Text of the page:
Felix Muchomba is an Assistant Professor at Rutgers School of Social Work. Dr. Muchomba’s research examines how policies and institutions influence the well-being of girls and women. His current approach is to study how 1) macro-level changes, including social and economic development and 2) gender discrimination within families, impact the health and well-being of girls and women. Under this research agenda, Dr. Muchomba has examined sexual and reproductive health and other issues that are pertinent to low-income families, with a focus on Eastern Africa, South Asia, and immigrants in the U.S. He is currently studying policy levers that may reduce disparities in maternal health.
Punam Ohri-Vachaspati, Professor, Arizona State University
Punam Ohri-Vachaspati is a professor of nutrition at the School of Nutrition and Health Promotion (SNHP) at Arizona State University, where she teaches graduate-level courses focused on survey research and obesity prevention. As a public health nutrition expert, Ohri-Vachaspati mentors students interested in exploring public health approaches for improving healthy food access, eating behaviors, and health outcomes. At SNHP, she created a new multidisciplinary master’s degree in obesity prevention and management and led an online course on health and wellness that attracted over 16,000 students from 185 countries. Ohri-Vachaspati’s research examines the impact of policy and environmental change approaches on food access and physical activity opportunities in low-income, minority communities. For the past 10 years, her work has been funded by the Centers for Disease Control and Prevention, the National Institutes of Health (NIH), the Robert Wood Johnson Foundation (RWJF), and the U.S. Department of Agriculture, among others. Currently, she is a dual Principal Investigator on an NIH/RWJF-funded 5-year longitudinal study in 4 low-income, high-minority cites in New Jersey. This study is tracking a cohort of more than 1,000 children over time to examine if changes in their environment result in changes in weight status and associated behaviors. In addition, Ohri-Vachaspati’s work examines policies and programs in schools and community settings. She has extensive experience in designing and implementing community-based nutrition interventions. Ohri-Vachaspati has served on the editorial boards for the Journal of the Academy of Nutrition and Dietetics and Public Health Nutrition. She is also a registered dietitian and received her Ph.D. and master’s degrees from Tufts University School of Nutrition in Food Policy and Applied Nutrition. She completed her undergraduate education at University of Delhi, India.
Emmy Tiderington, Assistant Professor, Rutgers School of Social Work
Emmy Tiderington is a licensed social worker with extensive direct practice experience in housing and case management services for individuals with serious mental illness. She is an Assistant Professor in the Rutgers School of Social Work whose research focuses on the implementation and effectiveness of supportive housing and other forms of homeless services as a means to end homelessness and improve outcomes for service recipients. Specifically, she has examined the individual, organizational, and macro-systemic barriers to “street-level” policy implementation of person-centered care, harm reduction, and the management of risk and recovery in supportive housing. In previous studies, she has explored the mechanisms and processes by which formerly homeless adults achieve recovery from substance abuse and serious mental illness. Currently, she is conducting a three-year study of the implementation and outcomes of the New York City Moving On Initiative. Findings from this study will be used to develop best practices for “Moving On”, a model that utilizes rental subsidies and transitional supports to assist individuals and families with the move from supportive housing to mainstream housing independent of wrap-around support services. She is the recipient of the Robert Moore Award for Excellence in Scholarship from New York University, a New Investigator Award from the National Institute of Mental Health, an Outstanding Doctoral Dissertation of the Year Honorable Mention from the Society for Social Work and Research (SSWR), and a Ruth L. Kirschstein National Research Service Award from the National Institute of Mental Health.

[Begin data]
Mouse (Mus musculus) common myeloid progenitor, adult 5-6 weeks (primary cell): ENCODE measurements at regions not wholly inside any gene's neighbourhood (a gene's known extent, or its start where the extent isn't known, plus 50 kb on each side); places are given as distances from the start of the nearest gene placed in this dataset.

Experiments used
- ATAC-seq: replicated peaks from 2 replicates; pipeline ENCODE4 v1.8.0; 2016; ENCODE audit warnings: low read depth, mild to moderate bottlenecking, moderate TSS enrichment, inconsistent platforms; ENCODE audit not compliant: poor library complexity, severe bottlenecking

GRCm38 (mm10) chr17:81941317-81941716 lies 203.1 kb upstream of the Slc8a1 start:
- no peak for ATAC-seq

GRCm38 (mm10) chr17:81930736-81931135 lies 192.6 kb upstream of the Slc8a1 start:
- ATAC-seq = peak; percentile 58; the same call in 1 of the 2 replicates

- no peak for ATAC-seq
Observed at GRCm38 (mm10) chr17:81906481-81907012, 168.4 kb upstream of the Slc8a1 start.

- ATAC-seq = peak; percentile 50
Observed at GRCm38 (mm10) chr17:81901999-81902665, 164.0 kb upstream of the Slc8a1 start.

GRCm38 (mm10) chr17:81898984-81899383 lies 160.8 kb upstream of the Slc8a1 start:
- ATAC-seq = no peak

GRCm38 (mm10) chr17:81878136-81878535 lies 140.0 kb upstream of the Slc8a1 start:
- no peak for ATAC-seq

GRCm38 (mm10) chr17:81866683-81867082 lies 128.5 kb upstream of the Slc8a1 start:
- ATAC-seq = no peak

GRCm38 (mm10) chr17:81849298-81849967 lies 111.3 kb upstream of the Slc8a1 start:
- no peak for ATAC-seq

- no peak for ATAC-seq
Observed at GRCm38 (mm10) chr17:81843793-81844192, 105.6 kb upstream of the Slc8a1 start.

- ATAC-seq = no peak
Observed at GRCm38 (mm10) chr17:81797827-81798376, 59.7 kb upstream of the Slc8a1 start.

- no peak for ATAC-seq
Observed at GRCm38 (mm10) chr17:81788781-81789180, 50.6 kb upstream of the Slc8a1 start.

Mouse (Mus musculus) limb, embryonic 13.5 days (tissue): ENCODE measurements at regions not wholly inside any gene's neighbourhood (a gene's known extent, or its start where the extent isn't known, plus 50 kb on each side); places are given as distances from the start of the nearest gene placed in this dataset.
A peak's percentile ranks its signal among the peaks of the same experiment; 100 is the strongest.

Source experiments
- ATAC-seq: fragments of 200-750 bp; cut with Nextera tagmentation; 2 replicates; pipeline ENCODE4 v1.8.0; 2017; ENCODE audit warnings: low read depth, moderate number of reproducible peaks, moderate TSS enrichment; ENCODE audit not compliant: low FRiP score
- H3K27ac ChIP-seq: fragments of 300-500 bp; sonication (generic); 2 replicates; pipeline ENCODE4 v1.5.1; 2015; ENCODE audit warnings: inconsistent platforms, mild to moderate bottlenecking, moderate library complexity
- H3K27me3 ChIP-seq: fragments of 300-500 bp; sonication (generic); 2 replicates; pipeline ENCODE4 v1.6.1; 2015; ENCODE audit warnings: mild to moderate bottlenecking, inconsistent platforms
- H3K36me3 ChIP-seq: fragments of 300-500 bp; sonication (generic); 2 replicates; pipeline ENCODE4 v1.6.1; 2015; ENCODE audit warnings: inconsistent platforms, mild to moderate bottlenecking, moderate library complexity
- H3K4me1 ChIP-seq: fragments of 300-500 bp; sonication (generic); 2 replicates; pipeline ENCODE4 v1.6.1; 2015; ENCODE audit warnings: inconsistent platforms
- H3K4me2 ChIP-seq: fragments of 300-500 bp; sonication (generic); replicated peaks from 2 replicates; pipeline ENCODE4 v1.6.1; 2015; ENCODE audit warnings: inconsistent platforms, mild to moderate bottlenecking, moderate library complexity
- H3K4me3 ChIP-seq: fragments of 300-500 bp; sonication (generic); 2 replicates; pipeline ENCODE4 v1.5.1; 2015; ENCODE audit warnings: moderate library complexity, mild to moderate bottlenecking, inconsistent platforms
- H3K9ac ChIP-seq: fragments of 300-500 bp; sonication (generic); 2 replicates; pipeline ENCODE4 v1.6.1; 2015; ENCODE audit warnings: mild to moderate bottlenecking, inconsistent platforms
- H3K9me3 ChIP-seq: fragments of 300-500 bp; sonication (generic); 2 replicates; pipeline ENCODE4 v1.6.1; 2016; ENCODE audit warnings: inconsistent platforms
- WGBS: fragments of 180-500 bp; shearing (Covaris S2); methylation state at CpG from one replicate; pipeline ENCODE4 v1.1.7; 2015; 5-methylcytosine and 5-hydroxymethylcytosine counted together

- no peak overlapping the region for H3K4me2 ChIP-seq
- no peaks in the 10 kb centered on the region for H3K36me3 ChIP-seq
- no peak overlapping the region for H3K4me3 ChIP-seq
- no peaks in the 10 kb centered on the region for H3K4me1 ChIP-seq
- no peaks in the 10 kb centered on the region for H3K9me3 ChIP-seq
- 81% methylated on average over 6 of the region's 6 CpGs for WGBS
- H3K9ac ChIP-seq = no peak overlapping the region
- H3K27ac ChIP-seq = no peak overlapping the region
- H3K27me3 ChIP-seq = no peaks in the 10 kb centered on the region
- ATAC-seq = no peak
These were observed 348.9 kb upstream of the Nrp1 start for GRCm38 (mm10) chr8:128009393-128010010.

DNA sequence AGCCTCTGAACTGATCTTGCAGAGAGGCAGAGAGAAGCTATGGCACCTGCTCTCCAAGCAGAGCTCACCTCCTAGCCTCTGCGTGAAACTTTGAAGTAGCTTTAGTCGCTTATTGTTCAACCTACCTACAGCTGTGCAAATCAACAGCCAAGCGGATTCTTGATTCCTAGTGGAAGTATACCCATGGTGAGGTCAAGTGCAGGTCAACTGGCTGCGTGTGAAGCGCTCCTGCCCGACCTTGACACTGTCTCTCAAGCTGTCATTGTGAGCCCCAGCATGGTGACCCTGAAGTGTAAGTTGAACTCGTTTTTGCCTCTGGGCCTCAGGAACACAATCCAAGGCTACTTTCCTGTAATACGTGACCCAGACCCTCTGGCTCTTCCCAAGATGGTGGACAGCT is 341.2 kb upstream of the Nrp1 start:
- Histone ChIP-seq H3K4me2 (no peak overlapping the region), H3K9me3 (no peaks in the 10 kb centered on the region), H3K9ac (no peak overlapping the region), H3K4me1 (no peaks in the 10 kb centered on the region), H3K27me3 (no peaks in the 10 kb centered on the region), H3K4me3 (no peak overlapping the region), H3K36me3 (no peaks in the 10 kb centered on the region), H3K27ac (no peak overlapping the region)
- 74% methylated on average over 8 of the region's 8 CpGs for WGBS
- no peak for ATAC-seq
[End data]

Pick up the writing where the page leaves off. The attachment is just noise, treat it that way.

Jennifer Tsui, Associate Professor of Preventive Medicine, Keck School of Medicine, University of Southern California
Jennifer Tsui, Ph.D., M.P.H., is Associate Professor of Preventive Medicine at the University of Southern California's Keck School of Medicine.
Her research focuses on disparities in cancer care delivery and cancer outcomes, particularly among racial/ethnic minority and low-income populations. She currently leads a five-year study funded by the American Cancer Society to investigate health care organizational and delivery factors that impact care transitions among breast and colorectal cancer patients with Medicaid coverage. Her other areas of research focus on HPV vaccination and barriers to uptake in low-income minority communities as well as disparities in cancer screening in racial/ethnic minority populations at the local, state, and national levels. Tsui's work utilizes cancer registry information, population-based surveys, geographic/spatial data, and administrative health care data to understand multilevel influences on patterns of care and care quality for cancer patients. She completed a postdoctoral research fellowship at the Columbia University NCI-funded T32/R25 Cancer Training Program (2014), a Ph.D. in Health Policy & Management from the UCLA Fielding School of Public Health (2012), and an M.P.H. in Epidemiology from Columbia University (2005).
Sharifa Z. Williams, Assistant Professor, Edward J. Bloustein School
Sharifa Z. Williams, MS, DrPH, is an Assistant Professor at the Bloustein School. She is actively involved in research focused on the application of biostatistical methods to identifying and quantifying health disparities that arise from exposure to discrimination and socioeconomic disadvantage. This includes examining longitudinal trends in psychosocial exposures across the life course and how they interact with structural adversity to impact mental health and well-being in adulthood and midlife. Another valued part of Dr. Williams’ scholarly work involves contributing to and advancing research and public health practice as a methodologic collaborator. In this role, she consults on the design and analytic plans for papers and projects, as well as contributes to statistical plans and research approaches for grant applications. Dr. Williams received her Doctor of Public Health in Biostatistics from Columbia University. She also holds a Master of Public Health in Health Policy & Management and a Master of Science in Biostatistics (Theory and Methods) from Columbia University.